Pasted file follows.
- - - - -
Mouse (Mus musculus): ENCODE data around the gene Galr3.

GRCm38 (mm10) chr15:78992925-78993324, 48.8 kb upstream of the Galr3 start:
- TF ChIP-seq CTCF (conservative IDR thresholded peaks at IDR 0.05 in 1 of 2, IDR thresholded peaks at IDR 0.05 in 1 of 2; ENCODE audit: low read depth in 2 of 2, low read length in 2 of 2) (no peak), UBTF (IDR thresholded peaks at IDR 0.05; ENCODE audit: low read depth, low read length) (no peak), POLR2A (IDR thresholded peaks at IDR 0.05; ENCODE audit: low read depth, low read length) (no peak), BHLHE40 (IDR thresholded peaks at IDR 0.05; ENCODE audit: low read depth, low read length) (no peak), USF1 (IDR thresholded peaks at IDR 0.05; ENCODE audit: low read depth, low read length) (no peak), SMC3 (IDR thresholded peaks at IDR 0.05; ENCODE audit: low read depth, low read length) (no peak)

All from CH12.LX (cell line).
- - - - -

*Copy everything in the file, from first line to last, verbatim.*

Mouse (Mus musculus): ENCODE data around the gene Galr3.

GRCm38 (mm10) chr15:78992925-78993324, 48.8 kb upstream of the Galr3 start:
- TF ChIP-seq CTCF (conservative IDR thresholded peaks at IDR 0.05 in 1 of 2, IDR thresholded peaks at IDR 0.05 in 1 of 2; ENCODE audit: low read depth in 2 of 2, low read length in 2 of 2) (no peak), UBTF (IDR thresholded peaks at IDR 0.05; ENCODE audit: low read depth, low read length) (no peak), POLR2A (IDR thresholded peaks at IDR 0.05; ENCODE audit: low read depth, low read length) (no peak), BHLHE40 (IDR thresholded peaks at IDR 0.05; ENCODE audit: low read depth, low read length) (no peak), USF1 (IDR thresholded peaks at IDR 0.05; ENCODE audit: low read depth, low read length) (no peak), SMC3 (IDR thresholded peaks at IDR 0.05; ENCODE audit: low read depth, low read length) (no peak)

All from CH12.LX (cell line).